2. Regarding the tools: One thing I’ve learned, often painfully either literally or figuratively, is that often spending more for true quality *is* frugality. I’m slowly replacing my Black and Decker workshop motif with better tools, as money and opportunity allow. An inexpensive saw that cuts an expensive piece of wood improperly is no bargain, over the course of years. Regarding restaurants: I must confess that, even at the age of 50, I’m a fast-food junkie. I’m more comfortable at Wendy’s than at a fancy restaurant with the waiter sniffing around. When I force myself to step back, I always realize I enjoy the food I prepare at home more than almost eating-out experience, and it’s certainly less expensive, but I’m still victim of rampant consumerism when it comes to fast food.

  3. If you’re still buying cigarettes, you must be richer than I am eeksypeeksy. How can anyone afford today’s price? Still, you’re obviously living more frugally than I am.

    I hope I didn’t imply that I go to “fancy” restaurants, as nothing would be further from the truth. I resent fancy restaurants where they charge you $50 for a steak that you could prepare just as well at home.

    No, what I love are the “ethnic” restaurants, which are “reasonably priced,” and you’re served spicy food by South Americans, Indians and Thailanders, or coconut prawns by college students earning their tuition.

  4. Interesting post and comments. Most people I know are not really cutting down on their consumerism, but are glad to talk about how sad it is. It’s unknown whether I cut back on anything, I’m just poor and you can’t spend what you don’t have. I know what conspicuous consumtion looks like, for I see it everywhere, but I’d barely recognize it on me these days. I wish I had $500 to piss away, but then I wish I had $100 or just $50 to just throw away, too.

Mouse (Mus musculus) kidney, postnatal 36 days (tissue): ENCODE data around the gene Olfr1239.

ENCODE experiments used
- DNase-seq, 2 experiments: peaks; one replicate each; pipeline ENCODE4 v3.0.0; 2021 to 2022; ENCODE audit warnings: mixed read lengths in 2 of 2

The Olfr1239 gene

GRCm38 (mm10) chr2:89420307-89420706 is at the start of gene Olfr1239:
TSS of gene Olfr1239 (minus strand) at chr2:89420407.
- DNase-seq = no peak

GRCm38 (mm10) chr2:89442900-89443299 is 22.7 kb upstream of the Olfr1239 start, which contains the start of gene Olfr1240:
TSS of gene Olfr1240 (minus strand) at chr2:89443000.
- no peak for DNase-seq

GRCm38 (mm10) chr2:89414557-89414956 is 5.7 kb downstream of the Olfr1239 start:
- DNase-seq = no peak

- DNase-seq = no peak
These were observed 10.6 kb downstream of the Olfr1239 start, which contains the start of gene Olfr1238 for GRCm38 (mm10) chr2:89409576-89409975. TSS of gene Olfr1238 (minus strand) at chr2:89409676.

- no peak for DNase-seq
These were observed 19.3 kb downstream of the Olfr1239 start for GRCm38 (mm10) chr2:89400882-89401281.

Last week somebody suggested I could gain more convenience on something for a mere $12 a month more. Obviously he thought it a very small sum; I just nodded at him and changed the subject, for it seemed a very great amount to me. There are a great many “small expenses” that would make life better and they soon enough add up to a fortune for me. So I don’t subscribe to any of them. It’s too bad, isn’t it, that I’m just no damn good!

  5. Ironic, in a post-modern sense, that the only ones who ever question what’s enough is those that already have too much, isn’t it?

    Of course, those who don’t have enough don’t really need to question whether they have too much and are sacrificing other values for their possessions.

    Still, it seems to me that society probably needs to ask these questions if we’re going to debate what kind of society we really want.

    Seems to me that the Republicans have pretty much decided that unbridled capitalism, the kind where everyone gets all they can and then keeps it, is the True American Way.

    Being one of those sorry, liberal, Democratic intellectuals, myself, I guess I’m still questioning whether that’s the best we can come up with as a society.

  6. I just saw an article on the NY Times site, one of the “most frequently emailed,” that was exhorting people to save for retirement. It said when you’re a student it’s chic to be poor, but when you get old it’s no fun. So I expected to hear about bag ladies and living on Social Security. But the writer went on to say that people making $150K now aren’t saving enough to live at that lifestyle when they’re old, and addressed his many readers in the $500K/year category who are going to have such a hard time maintaining their way of life. I laughed out loud.

What do you think?